It is not often that concept, mood, music and place coincide perfectly. On the first night of Opera della Luna’s La Fille du Regiment at Iford Opera in Wiltshire, England we arrived with doubts (rather large doubts it should be admitted)as to whether Donizetti’s “naive and vulgar” romp of militarism and proto-feminism, peopled with hordes of gun-toting soldiers and praying peasants, could hardly be contained, surely, inside Iford’s tiny cloister?
Carl Marie von Weber’s magical masterpiece has had a hard time of it in France.
In his memoirs Hector Berlioz heaps condemnation upon its 1824 premiere in Paris where it had been made over to appeal to Parisian (French) taste. Le Freischütz according to Berlioz was “mutilé, vulgarisé, torturé, insulté” — it had in fact even become Robin des Bois.
The usual sarcastic bombast of the memoirs is however absent when Berlioz describes his own transformation of the work. He composed sung recitatives to replace its spoken dialogues for its performances at the Paris Opera in 1841 — no spoken words at this altar of musical art!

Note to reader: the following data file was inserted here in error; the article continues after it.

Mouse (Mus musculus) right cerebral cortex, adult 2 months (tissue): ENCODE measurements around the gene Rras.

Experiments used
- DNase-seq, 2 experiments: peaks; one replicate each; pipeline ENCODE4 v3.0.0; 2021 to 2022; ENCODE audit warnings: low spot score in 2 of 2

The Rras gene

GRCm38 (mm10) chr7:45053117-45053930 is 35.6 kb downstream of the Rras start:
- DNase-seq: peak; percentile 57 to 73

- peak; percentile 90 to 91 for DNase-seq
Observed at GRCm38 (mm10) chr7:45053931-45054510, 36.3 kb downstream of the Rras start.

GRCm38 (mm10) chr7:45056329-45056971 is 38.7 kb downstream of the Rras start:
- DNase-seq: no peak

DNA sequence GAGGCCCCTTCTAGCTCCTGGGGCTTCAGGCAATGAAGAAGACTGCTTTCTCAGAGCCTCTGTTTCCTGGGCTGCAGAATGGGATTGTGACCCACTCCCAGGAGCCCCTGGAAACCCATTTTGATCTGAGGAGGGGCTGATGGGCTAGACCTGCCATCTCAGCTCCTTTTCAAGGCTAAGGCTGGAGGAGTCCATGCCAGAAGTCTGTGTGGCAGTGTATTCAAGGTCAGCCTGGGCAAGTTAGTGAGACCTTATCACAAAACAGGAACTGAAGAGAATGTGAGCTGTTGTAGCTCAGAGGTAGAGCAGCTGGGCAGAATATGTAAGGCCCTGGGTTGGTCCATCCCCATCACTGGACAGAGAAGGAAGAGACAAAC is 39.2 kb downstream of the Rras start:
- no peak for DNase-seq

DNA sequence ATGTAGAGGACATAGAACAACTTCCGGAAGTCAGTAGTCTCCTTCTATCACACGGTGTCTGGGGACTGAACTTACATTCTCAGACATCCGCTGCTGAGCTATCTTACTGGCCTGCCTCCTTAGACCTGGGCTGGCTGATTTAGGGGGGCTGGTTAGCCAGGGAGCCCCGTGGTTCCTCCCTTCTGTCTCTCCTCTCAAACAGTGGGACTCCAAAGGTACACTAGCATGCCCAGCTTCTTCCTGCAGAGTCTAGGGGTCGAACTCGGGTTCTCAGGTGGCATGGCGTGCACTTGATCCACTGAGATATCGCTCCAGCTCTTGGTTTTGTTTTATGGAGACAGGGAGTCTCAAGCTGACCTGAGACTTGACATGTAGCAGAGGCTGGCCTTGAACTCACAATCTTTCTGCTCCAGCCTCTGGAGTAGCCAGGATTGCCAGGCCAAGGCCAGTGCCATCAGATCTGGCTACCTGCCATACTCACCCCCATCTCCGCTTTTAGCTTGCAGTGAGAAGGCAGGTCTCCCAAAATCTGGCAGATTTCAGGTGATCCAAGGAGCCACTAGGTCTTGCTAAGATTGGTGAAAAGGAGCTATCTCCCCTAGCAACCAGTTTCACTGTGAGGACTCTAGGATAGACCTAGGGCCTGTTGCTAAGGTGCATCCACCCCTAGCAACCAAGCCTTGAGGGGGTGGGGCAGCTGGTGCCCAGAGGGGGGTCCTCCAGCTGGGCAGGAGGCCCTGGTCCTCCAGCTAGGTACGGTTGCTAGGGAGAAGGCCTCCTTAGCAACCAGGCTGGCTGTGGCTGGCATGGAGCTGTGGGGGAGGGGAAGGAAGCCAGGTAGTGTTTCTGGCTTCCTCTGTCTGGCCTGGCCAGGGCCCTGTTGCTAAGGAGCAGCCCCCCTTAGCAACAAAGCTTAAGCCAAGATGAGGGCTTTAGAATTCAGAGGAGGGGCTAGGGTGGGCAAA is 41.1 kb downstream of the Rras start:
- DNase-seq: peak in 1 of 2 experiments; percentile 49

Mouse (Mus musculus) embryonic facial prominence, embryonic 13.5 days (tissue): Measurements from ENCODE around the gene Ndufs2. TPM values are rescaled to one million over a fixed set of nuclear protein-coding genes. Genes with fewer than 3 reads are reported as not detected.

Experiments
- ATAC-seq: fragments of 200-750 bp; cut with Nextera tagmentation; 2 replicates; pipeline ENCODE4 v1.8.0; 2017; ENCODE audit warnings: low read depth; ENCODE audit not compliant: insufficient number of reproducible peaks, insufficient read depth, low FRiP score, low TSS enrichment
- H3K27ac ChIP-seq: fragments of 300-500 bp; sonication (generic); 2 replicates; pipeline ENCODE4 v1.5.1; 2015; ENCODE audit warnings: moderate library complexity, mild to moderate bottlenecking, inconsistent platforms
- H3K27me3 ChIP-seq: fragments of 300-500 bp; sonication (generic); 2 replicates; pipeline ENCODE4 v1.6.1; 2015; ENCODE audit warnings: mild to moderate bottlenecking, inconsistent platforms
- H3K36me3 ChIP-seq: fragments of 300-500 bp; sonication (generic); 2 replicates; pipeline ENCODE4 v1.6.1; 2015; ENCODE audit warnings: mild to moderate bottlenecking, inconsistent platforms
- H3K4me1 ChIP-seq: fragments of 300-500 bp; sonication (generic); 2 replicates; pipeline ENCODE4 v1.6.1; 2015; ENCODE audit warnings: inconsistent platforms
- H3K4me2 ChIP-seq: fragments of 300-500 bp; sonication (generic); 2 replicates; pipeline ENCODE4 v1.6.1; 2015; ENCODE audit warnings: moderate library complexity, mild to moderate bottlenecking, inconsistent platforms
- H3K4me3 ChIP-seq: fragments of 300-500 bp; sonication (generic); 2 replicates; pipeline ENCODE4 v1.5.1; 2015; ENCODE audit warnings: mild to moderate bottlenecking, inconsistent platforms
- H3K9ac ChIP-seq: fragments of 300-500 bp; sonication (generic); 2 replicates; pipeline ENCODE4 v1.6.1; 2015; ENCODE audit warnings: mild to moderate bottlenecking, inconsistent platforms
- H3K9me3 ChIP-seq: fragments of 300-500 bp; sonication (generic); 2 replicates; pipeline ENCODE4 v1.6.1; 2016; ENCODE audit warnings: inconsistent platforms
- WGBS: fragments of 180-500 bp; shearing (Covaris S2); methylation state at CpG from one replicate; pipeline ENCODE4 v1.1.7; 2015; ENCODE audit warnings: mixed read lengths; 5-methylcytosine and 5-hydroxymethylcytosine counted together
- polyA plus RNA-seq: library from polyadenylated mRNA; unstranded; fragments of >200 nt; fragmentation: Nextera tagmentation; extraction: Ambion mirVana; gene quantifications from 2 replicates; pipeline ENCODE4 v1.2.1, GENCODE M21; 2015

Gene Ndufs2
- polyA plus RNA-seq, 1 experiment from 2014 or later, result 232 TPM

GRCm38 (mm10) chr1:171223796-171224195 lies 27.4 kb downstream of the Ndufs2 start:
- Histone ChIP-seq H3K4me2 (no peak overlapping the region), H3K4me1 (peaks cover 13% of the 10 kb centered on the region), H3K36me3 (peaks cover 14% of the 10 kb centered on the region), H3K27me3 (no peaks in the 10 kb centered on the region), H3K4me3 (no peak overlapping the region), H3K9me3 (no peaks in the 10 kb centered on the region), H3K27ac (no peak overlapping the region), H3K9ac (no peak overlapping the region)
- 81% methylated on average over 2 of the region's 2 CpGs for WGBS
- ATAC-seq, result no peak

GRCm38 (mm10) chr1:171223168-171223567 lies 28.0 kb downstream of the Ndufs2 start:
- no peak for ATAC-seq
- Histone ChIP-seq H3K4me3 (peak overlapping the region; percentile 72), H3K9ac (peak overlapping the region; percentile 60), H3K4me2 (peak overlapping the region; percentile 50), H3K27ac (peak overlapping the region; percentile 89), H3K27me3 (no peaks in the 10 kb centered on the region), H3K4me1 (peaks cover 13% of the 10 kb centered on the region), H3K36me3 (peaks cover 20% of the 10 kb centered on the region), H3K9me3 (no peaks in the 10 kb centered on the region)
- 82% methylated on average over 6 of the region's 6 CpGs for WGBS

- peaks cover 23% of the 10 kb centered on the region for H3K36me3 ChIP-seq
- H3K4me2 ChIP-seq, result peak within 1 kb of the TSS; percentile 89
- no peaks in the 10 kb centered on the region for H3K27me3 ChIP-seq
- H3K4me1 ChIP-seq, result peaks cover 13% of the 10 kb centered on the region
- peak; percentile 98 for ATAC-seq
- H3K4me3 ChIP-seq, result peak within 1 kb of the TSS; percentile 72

Von Weber’s Romantic masterpiece has had a very hard time of it just now in Toulon (home of the French Mediterranean fleet, its magnificent opera house said the be the model for the Paris Opéra Garnier). Its extensive spoken dialogues had been somewhat restored (delivered in German by an international cast [there was one German] to this French speaking audience).
The metteur en scène in Toulon was sixty-three-year-old Jean-Louis Benoit, director of the Théâtre National La Creee-Marseille. He too re-wrote von Weber’s delicate masterpiece, translocating it from the enchanted forests of a mythical Germany to inside Max’s head, a space “urbanisé, métallique, no longer in need of a forest”[!] according to Mr. Benoit.
These days one has learned that it is dangerous to question the visions of stage directors, and anyway it is indeed true that all human perception occurs in someone’s head. Unfortunately Mr. Benoit and his scenic collaborator Laurent Pedruzzi did not have the vocabulary or technique to realize such a concept — the enchanted forest was reduced to a huge hanging circle, presumably a moon, the Wolf Glen was an empty stage, the forest ranger’s home was a bed.